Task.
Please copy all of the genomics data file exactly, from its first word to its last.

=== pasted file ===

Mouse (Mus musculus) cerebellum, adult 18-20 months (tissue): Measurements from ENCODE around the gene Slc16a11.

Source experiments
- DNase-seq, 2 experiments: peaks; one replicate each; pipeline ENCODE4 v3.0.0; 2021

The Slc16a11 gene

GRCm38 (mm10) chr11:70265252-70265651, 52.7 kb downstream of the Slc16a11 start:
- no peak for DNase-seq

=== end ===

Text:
Mouse (Mus musculus) cerebellum, adult 18-20 months (tissue): Measurements from ENCODE around the gene Slc16a11.

Source experiments
- DNase-seq, 2 experiments: peaks; one replicate each; pipeline ENCODE4 v3.0.0; 2021

The Slc16a11 gene

GRCm38 (mm10) chr11:70265252-70265651, 52.7 kb downstream of the Slc16a11 start:
- no peak for DNase-seq